[Cryptography] Securing cryptocurrencies
grarpamp at gmail.com
Thu Mar 12 02:07:30 EDT 2015
On Wed, Mar 11, 2015 at 6:30 PM, Bill Cox <waywardgeek at gmail.com> wrote:
>> Is SHA256 broken?
> BitCoin has also shown that the typical PBKDF2-SHA256(1000) is essentially
> broken. About 1/2-ish of all user passwords are likely to be in an
> attacker's 5-million-ish entry dictionary. See 10-million-combos.zip - over
> 2.5 million of the first 5 million users' passwords occur in the second 5
> million. These passwords can be brute-force guessed by ASICs in about 2.5
> million guesses, where the guessing hardware costs $1 per 1 billion SHA256
> per second. An average password in the dictionary is broken in 5 seconds
> (two SHA-256 calls per guess) on $1 worth of hardware, assuming the attacker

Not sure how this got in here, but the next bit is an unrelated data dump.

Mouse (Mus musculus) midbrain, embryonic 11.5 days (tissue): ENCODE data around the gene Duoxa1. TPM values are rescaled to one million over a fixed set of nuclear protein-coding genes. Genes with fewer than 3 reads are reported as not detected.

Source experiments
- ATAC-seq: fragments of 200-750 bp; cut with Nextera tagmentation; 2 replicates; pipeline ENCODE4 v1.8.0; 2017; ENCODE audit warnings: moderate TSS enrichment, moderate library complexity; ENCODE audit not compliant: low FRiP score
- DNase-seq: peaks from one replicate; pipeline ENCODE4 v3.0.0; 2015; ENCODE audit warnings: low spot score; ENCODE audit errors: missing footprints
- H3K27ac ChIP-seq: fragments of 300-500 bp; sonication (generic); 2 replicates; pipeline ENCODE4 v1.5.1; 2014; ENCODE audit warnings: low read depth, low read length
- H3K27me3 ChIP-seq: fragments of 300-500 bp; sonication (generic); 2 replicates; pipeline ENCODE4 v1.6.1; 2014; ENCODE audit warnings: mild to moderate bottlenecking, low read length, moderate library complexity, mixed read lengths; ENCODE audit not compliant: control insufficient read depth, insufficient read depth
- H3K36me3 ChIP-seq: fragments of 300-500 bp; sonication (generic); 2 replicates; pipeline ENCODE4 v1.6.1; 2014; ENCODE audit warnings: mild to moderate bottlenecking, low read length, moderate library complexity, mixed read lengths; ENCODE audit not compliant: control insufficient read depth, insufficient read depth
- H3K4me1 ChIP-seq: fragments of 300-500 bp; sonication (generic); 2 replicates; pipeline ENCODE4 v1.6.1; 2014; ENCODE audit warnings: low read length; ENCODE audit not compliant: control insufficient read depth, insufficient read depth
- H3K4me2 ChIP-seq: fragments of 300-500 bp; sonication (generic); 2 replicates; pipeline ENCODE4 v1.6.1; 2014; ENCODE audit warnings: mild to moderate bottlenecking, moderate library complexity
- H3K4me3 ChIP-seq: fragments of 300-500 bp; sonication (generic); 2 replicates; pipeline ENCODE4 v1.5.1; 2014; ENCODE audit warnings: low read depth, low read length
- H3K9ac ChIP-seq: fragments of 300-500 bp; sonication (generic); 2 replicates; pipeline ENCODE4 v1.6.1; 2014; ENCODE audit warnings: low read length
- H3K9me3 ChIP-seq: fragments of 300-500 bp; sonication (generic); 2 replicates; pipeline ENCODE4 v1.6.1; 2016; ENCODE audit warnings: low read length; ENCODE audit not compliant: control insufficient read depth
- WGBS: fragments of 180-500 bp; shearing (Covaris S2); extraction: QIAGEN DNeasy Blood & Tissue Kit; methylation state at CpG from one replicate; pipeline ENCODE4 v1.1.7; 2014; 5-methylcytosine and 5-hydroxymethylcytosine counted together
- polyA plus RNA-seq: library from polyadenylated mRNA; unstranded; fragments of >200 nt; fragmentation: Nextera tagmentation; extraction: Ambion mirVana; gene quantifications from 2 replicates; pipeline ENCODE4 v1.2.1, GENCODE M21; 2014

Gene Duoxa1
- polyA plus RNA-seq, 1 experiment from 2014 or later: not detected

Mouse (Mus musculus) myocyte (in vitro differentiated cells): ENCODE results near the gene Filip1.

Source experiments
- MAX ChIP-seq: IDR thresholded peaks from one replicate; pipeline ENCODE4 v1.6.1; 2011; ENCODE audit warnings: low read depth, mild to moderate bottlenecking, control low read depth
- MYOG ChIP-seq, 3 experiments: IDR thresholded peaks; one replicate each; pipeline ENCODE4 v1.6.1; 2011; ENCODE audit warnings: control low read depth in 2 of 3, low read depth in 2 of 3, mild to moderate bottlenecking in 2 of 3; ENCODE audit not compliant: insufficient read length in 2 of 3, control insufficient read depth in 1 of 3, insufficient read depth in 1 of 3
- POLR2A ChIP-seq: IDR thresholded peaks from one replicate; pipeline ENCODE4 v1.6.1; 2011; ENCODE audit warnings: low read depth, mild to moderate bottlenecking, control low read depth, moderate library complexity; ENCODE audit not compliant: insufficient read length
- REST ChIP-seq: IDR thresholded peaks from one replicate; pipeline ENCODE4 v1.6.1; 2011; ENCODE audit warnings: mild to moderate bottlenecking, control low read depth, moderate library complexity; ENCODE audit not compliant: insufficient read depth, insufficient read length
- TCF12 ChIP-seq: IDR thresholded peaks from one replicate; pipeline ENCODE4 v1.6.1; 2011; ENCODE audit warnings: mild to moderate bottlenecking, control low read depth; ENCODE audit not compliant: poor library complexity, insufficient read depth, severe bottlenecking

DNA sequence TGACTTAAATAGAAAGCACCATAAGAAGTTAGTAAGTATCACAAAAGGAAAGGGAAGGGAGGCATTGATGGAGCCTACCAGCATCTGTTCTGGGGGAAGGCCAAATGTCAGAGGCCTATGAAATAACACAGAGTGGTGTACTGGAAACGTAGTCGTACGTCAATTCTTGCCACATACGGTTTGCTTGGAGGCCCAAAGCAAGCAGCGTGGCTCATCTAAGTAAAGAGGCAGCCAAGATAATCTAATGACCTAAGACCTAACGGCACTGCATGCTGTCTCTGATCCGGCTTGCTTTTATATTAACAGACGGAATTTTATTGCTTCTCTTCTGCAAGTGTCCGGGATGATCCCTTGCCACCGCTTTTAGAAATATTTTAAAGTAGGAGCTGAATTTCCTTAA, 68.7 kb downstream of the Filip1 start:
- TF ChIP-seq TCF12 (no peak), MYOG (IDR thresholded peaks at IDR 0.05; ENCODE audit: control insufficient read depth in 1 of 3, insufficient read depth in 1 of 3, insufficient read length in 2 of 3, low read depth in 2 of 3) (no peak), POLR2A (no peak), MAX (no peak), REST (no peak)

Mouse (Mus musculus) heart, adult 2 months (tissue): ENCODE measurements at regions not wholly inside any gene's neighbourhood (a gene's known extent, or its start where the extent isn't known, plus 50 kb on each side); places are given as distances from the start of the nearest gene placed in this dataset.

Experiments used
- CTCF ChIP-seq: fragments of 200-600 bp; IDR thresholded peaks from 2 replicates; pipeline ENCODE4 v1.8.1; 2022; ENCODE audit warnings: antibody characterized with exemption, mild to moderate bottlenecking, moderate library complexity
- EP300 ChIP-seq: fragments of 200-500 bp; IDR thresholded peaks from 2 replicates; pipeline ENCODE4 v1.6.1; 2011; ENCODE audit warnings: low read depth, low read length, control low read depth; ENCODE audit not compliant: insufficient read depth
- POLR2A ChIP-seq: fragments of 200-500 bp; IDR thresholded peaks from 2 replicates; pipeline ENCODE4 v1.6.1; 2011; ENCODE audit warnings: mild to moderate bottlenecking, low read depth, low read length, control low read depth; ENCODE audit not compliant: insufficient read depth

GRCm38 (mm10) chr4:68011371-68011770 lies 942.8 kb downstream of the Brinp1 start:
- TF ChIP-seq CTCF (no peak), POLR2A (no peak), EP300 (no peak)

> has bought enough of them to get to the economy of scale that the BitCoin
> miners have achieved.
> We didn't know this before BitCoin. I did some back-of-the-envelop
> calculations, but never guessed ASIC attacks could be this brutal.
ASIC's are indeed a bitch against common human nature.
Yet SHA-256 and ASIC's or not, we need to remember that breaking
that nature takes only 40 random ascii chars to preclude 2^256 exhaustion
(or 50% odds from 2^128). So all other things robust, simply genning
and writing that string down and storing it properly offline is sufficient
protection. Some might even accept char counts of 25 (50%@80bit),
or 20 (50%@64bit), or 10 (for 1B ops/s per human lifespan), or less depending
on application. Even 8 (50%@26bit) for memory's sake (67M guesses
against an internet facing web app is rather difficult to succeed without
drawing admin attention). Suffice to say that 15 chars seems to have
you pretty well covered for life against a billion bitcoin calculators.
In this context, the repeated password threads get old very quickly.
More information about the cryptography